Initial Coin Offerings are means used by start-ups to raise capital. The start-up issues tokens that are integral to their venture. Cryptocurrencies are required to purchase these tokens. Bitcoin and Ethereum being the most popular among them. ICOs are quite new and they involve cryptocurrencies. Consequently, in most nations, they are unregulated and are categorized as very risky.
Initial Coin Offerings
ICOs are a kind of crowdfunding tools. They use the blockchain to raise the investments. The start-ups bring out a white paper. It contains detailed information about the business model. It also has information on the milestones, technical specifications, development team etc. The project timeline and budgetary allocations mentioned along with the distribution of coins. ICOs are parallels to IPOs when the tokens purchased represent a stake in the project.
ICOs give a return on investment. It happens when the tokens for a higher price on a later date. Some ICOs offer token holders a stake in the project in the form of voting rights. Tokes offer a wide variety of value propositions. They can differ in properties and in their legal status. Hence, it is always good practice to check the particular project for clarification.
In ICOs the start-ups seek to raise a minimum amount of money. Investors send Bitcoins or Ethereum to the provided addresses and get the new tokens in return. Not meeting the minimum amount criteria makes it a failed ICOs. As a result, investors get back their funds in this scenario.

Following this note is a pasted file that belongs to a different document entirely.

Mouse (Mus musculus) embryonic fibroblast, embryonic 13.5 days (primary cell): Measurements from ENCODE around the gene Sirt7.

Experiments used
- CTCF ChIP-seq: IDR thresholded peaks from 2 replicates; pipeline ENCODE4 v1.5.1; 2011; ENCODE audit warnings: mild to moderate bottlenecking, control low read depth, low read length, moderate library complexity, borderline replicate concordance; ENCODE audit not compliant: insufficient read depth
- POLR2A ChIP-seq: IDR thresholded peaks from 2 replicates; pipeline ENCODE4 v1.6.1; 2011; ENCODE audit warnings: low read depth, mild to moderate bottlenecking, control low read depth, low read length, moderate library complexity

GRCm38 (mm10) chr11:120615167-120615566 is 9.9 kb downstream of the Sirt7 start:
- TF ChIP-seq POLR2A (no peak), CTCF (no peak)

History of ICOs
- Mastercoin – July 2013 – Raised $500,000 using Bitcoin.
- Maidsafe – April 2014 – Raised $7 Million using Bitcoin.
- Ethereum project – July 2014 – Raised $18 Million using Bitcoin.
Successful launching of the Ethereum project made issuing tokens easier. Consequently, a series of ICOs have taken place.
Types of ICOs
Initial Coin Offerings follow not set rules. As they are unregulated, the startup solely decides its ICO rules. ICOs can be of many types. But, token pricing mechanism can break ICOs into four types.
- Increasing: Initially, the price of the token is set high. As more investors show interest, the token price increases. Hence, here the early investors get to make more gains.
- Decreasing: A dutch auction method is used to raise funds. The price of the token is initially set high. Price is incrementally reduced. Consequently, all tokes are sold off.
- Fixed: The price of the token is fixed all through the auction period. Until all the tokes are sold out, the tokens are frozen. The tokens are only later allowed to be listed on the exchanges.
- Non determined: In this scenario investors first contribute the money. Later the start-up proportionately divides the tokes corresponding to the investor’s investment.
Participating in an ICO
- Buy Bitcoin or Etherum at a cryptocurrency exchange.
- Transfer your cryptocurrencies to your wallet.
- Ensure that you use a wallet compatible with the ICO you are participating in.
- Take care to follow all the steps required for the ICO
- Keep your tokens secure after you have received them.
Initial Coin Offerings are great alternatives for start-ups to raise funds. But, it is not uncommon to come across fraudulent ICOs. Moreover, the business model itself can be faulty. Always carry out due diligence before investing in a startup.
Some aspects to evaluate are:
- The value proposition of the start-up.
- Demand for the product or service.
- Developer team behind the project.
- Availability of the prototype.
- Project timelines and marketing plans.
- Regulatory requirements.
- Type of the token.
- Funding structure.
- Competitors to the start-up